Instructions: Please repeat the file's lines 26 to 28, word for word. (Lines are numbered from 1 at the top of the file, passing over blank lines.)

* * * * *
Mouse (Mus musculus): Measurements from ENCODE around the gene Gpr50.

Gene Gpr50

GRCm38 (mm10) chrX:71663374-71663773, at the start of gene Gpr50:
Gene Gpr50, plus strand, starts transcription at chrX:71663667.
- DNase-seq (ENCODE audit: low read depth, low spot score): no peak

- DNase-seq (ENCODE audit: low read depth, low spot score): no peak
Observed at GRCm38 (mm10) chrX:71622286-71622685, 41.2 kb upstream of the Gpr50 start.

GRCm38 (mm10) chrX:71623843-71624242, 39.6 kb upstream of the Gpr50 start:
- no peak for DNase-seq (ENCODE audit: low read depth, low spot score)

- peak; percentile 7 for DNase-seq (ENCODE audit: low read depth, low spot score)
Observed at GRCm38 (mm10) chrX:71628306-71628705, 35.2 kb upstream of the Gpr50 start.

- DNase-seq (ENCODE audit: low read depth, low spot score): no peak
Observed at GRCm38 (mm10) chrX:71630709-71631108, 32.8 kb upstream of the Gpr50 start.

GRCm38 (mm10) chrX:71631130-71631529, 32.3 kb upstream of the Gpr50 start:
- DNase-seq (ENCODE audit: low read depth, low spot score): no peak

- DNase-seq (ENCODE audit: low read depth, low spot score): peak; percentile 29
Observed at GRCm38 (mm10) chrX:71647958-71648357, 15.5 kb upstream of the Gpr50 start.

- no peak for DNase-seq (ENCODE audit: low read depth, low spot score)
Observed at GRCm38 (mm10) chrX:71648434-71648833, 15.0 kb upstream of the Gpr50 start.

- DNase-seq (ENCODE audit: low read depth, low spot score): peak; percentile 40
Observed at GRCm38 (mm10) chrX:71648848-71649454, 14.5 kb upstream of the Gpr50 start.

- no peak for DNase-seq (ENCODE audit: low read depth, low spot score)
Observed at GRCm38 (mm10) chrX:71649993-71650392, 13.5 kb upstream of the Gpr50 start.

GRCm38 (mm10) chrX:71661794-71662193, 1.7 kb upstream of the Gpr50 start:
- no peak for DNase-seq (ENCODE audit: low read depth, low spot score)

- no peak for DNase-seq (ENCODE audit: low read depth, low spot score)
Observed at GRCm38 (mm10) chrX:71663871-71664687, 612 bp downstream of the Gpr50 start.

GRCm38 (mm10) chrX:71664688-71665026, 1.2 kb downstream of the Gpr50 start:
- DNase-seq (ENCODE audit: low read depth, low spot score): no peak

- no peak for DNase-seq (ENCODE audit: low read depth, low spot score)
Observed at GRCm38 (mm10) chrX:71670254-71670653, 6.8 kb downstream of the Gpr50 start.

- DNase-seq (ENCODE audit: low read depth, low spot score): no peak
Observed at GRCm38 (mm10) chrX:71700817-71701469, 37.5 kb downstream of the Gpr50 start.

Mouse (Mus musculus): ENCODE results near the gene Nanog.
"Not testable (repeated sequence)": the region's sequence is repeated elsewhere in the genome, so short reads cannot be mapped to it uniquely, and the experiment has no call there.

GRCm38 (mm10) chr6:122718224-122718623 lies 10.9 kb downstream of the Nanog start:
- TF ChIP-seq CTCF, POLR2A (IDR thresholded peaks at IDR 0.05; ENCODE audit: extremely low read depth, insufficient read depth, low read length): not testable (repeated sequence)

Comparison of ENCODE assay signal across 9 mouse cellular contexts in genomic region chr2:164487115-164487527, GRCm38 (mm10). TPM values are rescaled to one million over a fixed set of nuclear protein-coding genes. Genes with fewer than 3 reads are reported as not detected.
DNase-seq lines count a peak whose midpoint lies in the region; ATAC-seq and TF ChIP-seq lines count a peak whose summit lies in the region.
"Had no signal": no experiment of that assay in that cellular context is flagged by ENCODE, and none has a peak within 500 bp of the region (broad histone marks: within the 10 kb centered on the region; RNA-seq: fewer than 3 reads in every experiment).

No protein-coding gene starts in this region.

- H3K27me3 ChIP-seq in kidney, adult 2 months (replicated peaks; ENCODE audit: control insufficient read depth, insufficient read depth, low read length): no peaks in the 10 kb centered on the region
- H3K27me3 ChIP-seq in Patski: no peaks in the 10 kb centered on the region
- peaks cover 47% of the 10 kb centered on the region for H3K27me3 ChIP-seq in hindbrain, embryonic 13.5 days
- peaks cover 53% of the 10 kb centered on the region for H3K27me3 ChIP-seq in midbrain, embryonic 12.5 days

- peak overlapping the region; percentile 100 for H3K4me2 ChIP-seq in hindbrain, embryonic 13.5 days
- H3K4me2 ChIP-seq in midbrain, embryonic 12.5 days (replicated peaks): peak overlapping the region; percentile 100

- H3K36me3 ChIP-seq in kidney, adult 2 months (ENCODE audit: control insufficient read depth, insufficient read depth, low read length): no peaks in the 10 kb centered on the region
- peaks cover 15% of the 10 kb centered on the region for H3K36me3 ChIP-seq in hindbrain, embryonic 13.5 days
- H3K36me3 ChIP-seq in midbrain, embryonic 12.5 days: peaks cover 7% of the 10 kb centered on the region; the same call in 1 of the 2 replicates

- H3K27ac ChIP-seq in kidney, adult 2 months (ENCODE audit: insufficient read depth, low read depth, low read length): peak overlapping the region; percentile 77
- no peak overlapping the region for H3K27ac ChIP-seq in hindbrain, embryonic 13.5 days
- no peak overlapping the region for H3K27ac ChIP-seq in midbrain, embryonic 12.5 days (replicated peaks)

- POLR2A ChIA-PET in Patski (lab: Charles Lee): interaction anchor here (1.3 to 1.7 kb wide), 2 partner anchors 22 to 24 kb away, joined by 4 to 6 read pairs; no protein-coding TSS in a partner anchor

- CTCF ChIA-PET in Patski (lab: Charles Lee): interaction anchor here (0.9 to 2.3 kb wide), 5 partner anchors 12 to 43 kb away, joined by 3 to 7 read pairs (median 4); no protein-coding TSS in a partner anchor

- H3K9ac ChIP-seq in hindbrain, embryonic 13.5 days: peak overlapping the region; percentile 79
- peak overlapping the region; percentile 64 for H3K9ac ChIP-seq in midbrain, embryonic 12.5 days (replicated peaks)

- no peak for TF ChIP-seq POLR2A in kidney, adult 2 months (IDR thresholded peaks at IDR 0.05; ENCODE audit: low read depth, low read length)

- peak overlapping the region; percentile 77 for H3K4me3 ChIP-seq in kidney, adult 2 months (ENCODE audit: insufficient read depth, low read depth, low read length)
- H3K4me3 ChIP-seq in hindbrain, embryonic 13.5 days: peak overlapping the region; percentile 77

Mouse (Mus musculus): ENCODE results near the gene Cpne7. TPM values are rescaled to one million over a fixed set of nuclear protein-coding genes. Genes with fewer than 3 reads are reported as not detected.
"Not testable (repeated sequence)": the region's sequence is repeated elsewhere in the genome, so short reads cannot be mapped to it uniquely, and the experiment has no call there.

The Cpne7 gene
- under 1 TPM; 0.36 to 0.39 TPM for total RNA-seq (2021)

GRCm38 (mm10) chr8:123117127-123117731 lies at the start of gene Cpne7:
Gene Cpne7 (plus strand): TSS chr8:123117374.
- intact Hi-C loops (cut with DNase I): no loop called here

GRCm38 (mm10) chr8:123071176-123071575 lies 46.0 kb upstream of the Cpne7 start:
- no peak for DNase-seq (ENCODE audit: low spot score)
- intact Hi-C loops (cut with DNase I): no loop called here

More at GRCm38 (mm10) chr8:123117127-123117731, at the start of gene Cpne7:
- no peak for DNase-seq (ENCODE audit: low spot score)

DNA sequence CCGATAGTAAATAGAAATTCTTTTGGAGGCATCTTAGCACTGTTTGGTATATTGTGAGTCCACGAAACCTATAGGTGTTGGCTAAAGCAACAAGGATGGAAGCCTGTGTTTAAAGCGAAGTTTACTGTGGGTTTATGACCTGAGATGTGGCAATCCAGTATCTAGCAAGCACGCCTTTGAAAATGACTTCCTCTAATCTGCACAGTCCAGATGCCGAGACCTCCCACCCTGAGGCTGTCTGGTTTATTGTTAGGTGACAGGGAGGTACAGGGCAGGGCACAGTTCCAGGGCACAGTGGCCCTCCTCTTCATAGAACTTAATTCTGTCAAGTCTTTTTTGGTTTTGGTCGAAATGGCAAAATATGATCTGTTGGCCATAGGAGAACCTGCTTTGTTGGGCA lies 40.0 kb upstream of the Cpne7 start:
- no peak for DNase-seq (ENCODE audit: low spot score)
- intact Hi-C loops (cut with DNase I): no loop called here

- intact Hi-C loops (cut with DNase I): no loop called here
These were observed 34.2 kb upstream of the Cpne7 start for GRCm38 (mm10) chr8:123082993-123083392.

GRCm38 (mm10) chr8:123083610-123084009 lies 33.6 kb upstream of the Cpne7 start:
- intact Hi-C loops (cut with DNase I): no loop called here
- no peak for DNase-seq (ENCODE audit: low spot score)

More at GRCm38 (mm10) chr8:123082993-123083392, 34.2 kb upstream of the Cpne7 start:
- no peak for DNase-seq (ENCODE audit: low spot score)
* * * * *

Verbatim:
- no peak for DNase-seq (ENCODE audit: low read depth, low spot score)
Observed at GRCm38 (mm10) chrX:71663871-71664687, 612 bp downstream of the Gpr50 start.

GRCm38 (mm10) chrX:71664688-71665026, 1.2 kb downstream of the Gpr50 start: